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The origin of early lineages in the mammlian embryo

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The development of an entire organism from a single fertilized egg is arguably one of the most fascinating processes in biology. In eutherian mammals the whole process starts before embryo implants into the uterus. From around the 8-cell stage, originally identical embryonic cells – blastomeres gradually become committed to one of the first three cell lineages: the trophectoderm (TE), the primitive endoderm (PrE), which both contribute to the placenta, and the pluripotent epiblast (EPI), which gives rise to the foetus and later to the whole adult organism. At the blastocyst stage, TE consists of a single layer of cells (“epithelium”) enclosing a fluid-filled cavity and an adjacent inner cell mass (ICM). By the late blastocyst stage, the PrE appears as a noticeable layer of cells on the surface of the ICM lining the cavity, with deeper cells constituting the EPI . Although the emergence of all three embryonic lineages is a common phenomenon among mammals, some apparent differences can be observed during lineage specification between different mammalian species. It is therefore paramount to gain the insight into early differentiative events, to pinpoint the processes and mechanisms that are universal for various mammals.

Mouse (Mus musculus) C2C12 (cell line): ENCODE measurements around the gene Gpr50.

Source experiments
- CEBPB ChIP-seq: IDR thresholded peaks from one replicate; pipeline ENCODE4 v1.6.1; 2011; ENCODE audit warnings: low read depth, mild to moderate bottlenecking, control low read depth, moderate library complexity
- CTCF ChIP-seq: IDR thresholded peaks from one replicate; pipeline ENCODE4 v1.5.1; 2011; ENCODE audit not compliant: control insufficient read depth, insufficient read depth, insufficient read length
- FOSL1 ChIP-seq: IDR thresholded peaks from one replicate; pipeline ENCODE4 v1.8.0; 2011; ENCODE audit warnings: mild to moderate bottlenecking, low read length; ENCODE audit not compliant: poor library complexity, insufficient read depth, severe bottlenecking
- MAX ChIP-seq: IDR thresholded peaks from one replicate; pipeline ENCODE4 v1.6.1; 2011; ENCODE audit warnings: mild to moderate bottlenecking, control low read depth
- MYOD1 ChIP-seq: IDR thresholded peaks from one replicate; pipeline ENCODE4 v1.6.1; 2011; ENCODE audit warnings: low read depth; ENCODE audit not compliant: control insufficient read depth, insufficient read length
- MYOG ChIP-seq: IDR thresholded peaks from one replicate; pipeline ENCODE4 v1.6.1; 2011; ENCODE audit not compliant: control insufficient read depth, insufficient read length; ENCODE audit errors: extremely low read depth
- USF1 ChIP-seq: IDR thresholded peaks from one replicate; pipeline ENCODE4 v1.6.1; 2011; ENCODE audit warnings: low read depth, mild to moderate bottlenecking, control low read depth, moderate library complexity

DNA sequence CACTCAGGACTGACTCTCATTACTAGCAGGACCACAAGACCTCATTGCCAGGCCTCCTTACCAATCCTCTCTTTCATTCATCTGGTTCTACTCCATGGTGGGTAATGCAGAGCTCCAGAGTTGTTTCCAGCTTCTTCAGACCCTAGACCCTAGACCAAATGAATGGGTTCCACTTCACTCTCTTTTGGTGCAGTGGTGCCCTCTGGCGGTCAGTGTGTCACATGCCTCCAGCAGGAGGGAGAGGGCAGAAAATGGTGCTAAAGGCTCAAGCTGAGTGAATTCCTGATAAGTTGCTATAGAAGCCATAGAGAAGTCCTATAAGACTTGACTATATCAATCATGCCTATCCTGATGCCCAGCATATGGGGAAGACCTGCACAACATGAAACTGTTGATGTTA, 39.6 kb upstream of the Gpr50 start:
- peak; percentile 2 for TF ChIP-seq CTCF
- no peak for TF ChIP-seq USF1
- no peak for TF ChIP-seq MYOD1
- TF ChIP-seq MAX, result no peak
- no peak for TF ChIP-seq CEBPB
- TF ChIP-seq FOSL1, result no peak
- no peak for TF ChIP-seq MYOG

This talk is part of the Stem Cell Institute Research Associates series.

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